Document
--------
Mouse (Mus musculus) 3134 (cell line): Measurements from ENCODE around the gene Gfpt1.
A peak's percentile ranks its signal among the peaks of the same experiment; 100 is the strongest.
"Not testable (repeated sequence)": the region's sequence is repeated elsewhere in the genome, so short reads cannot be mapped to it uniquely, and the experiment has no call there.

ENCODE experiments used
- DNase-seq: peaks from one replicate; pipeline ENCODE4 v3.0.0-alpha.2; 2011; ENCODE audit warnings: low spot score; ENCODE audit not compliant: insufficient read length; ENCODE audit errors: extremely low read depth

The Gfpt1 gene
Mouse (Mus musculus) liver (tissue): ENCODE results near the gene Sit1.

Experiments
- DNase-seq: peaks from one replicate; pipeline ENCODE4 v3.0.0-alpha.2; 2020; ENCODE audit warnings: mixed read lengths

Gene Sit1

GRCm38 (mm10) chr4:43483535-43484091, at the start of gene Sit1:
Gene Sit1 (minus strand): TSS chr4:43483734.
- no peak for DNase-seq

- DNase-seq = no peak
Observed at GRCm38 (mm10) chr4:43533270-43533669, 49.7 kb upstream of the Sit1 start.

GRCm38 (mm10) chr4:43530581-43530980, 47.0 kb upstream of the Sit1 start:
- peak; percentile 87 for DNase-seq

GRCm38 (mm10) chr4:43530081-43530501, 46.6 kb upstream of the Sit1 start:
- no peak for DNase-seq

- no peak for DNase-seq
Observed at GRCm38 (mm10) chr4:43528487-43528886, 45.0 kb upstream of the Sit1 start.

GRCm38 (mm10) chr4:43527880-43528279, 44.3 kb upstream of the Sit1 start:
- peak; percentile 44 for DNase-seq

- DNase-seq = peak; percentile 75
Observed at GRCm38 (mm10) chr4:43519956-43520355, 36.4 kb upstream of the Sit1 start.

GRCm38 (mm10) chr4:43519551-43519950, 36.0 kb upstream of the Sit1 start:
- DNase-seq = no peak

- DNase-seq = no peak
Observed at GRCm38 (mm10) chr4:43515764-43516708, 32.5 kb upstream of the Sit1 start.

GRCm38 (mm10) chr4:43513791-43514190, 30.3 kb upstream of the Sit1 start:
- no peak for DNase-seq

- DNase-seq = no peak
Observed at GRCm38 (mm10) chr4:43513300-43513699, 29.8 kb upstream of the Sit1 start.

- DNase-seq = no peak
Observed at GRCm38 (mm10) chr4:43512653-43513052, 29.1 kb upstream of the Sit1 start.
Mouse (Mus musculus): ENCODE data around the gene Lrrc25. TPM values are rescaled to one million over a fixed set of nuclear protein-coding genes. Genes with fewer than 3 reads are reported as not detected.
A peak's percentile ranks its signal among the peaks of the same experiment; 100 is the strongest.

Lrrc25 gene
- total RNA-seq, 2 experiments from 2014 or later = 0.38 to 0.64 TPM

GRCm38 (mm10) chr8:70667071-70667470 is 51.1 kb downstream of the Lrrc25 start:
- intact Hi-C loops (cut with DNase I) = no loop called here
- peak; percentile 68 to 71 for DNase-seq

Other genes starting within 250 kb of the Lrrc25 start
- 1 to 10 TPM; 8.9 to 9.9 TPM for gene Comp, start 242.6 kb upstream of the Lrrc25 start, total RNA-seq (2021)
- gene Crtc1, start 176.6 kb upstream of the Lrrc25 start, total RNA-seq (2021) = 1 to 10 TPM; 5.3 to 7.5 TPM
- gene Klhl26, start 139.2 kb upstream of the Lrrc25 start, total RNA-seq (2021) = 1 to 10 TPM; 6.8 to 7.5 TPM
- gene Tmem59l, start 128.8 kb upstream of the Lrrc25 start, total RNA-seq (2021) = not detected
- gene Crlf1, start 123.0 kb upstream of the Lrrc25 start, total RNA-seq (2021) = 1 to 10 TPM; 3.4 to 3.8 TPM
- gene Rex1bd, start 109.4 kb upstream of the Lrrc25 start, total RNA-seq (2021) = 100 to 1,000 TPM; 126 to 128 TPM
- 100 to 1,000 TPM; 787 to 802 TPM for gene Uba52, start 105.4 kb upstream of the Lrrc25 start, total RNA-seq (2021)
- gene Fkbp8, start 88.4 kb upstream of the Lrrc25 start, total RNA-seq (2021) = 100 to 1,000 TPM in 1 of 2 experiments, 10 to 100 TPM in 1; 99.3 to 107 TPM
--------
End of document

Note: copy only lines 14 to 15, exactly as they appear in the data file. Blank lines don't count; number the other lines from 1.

- DNase-seq = no peak
Observed at GRCm38 (mm10) chr4:43533270-43533669, 49.7 kb upstream of the Sit1 start.